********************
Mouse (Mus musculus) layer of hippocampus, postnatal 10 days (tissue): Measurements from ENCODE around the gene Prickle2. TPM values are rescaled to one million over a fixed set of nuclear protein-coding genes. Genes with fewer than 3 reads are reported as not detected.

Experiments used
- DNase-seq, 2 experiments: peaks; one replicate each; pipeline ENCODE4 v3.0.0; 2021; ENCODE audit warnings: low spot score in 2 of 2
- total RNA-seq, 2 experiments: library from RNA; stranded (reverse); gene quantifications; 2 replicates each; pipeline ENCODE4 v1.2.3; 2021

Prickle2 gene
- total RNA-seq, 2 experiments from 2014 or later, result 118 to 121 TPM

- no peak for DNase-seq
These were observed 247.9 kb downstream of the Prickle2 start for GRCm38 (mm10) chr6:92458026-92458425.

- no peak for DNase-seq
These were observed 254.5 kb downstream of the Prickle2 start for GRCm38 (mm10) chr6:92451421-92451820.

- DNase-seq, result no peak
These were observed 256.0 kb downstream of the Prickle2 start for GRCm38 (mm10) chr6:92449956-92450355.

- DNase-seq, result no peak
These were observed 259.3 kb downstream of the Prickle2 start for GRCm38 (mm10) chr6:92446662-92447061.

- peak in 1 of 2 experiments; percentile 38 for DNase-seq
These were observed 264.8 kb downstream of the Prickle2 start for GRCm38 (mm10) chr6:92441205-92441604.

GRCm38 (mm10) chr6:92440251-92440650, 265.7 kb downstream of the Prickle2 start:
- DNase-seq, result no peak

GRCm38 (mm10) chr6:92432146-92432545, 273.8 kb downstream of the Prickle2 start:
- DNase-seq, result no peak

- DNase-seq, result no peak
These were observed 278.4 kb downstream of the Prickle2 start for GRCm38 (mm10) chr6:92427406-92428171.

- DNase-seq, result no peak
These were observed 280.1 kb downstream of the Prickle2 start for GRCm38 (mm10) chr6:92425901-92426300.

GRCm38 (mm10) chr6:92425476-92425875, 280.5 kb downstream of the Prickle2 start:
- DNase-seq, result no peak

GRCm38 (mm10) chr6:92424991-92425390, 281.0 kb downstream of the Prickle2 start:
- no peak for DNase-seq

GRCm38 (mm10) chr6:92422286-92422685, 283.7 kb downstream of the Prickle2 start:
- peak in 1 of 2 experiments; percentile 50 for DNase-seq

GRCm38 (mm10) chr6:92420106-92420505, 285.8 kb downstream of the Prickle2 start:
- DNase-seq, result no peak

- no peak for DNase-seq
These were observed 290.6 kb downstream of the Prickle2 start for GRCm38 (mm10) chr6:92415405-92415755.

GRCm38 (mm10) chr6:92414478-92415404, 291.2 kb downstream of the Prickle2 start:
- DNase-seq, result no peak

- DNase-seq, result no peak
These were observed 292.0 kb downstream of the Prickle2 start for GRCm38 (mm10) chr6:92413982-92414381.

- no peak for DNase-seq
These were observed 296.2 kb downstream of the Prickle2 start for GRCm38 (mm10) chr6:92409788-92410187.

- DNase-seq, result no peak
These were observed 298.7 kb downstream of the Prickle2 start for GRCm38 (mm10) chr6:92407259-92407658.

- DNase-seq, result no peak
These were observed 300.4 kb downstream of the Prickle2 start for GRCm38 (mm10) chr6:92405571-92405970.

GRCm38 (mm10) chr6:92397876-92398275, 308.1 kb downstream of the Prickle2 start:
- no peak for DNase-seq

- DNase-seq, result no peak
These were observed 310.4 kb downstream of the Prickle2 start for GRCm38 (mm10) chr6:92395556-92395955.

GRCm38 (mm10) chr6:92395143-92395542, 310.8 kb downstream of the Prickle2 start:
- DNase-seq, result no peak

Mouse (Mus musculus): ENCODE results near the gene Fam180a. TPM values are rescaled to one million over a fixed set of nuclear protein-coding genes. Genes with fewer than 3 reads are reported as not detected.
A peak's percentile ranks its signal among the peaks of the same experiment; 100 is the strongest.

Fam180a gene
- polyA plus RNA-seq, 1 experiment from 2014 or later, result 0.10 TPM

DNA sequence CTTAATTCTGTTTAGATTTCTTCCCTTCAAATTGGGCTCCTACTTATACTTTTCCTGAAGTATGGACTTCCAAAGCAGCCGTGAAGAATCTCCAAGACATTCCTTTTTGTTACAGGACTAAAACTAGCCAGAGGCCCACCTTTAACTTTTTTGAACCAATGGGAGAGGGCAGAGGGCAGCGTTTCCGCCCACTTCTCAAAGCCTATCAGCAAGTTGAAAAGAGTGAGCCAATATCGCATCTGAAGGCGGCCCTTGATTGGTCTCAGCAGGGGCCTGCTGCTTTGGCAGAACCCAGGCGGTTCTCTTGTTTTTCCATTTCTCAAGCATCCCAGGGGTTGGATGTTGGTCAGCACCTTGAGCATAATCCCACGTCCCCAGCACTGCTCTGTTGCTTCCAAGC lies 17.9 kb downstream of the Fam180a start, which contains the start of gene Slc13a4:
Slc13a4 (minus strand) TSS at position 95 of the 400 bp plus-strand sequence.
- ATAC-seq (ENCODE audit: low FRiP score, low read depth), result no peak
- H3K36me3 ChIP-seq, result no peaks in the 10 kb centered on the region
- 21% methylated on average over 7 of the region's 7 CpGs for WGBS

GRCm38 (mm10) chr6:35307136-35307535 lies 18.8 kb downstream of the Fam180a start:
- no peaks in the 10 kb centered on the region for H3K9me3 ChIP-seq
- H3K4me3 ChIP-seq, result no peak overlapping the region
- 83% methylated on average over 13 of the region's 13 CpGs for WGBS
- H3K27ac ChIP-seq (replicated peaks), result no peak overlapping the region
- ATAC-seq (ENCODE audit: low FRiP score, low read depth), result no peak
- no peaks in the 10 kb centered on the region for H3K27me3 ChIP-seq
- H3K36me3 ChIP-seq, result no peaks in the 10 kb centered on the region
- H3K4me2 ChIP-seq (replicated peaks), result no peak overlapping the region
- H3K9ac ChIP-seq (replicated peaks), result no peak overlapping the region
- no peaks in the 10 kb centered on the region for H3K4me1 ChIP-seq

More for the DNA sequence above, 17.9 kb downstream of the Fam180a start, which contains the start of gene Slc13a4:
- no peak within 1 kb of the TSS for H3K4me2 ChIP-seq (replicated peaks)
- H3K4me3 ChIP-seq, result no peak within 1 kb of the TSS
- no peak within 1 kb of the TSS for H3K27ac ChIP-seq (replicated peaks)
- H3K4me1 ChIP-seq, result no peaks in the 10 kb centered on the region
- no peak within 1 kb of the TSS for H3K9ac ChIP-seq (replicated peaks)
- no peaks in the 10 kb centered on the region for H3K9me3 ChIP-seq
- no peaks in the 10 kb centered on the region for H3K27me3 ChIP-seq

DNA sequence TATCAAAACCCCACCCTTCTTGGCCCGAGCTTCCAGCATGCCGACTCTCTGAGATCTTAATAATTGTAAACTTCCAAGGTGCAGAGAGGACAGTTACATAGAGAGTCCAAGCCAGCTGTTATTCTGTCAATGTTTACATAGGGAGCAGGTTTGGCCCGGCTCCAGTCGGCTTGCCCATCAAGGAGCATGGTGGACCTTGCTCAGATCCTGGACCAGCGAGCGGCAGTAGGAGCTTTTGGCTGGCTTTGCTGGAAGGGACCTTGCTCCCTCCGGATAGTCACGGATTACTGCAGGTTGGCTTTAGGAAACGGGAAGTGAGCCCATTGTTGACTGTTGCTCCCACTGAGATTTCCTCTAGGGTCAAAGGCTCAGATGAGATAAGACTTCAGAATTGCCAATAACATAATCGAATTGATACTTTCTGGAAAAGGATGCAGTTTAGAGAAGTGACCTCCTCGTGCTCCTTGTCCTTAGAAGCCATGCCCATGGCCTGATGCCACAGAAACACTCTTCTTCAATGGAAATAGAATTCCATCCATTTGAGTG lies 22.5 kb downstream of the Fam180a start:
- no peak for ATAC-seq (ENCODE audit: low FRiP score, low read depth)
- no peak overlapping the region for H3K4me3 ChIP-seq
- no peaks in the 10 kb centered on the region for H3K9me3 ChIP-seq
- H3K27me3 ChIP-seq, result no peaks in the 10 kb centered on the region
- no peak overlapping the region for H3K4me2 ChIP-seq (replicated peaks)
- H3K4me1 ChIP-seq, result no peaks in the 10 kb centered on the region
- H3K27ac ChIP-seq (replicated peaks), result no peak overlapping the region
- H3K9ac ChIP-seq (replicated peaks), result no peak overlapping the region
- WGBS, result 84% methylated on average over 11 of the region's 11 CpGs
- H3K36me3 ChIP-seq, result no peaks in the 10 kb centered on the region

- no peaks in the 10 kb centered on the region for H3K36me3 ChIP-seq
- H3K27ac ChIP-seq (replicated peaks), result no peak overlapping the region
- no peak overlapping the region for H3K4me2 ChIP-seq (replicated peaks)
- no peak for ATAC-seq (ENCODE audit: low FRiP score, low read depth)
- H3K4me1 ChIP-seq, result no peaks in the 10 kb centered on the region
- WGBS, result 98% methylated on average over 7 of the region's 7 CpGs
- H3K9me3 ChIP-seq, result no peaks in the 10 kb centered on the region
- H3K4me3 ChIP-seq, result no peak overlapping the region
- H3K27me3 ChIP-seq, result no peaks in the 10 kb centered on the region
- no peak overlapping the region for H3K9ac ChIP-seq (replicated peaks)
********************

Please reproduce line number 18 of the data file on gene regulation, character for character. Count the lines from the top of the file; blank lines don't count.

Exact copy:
- DNase-seq, result no peak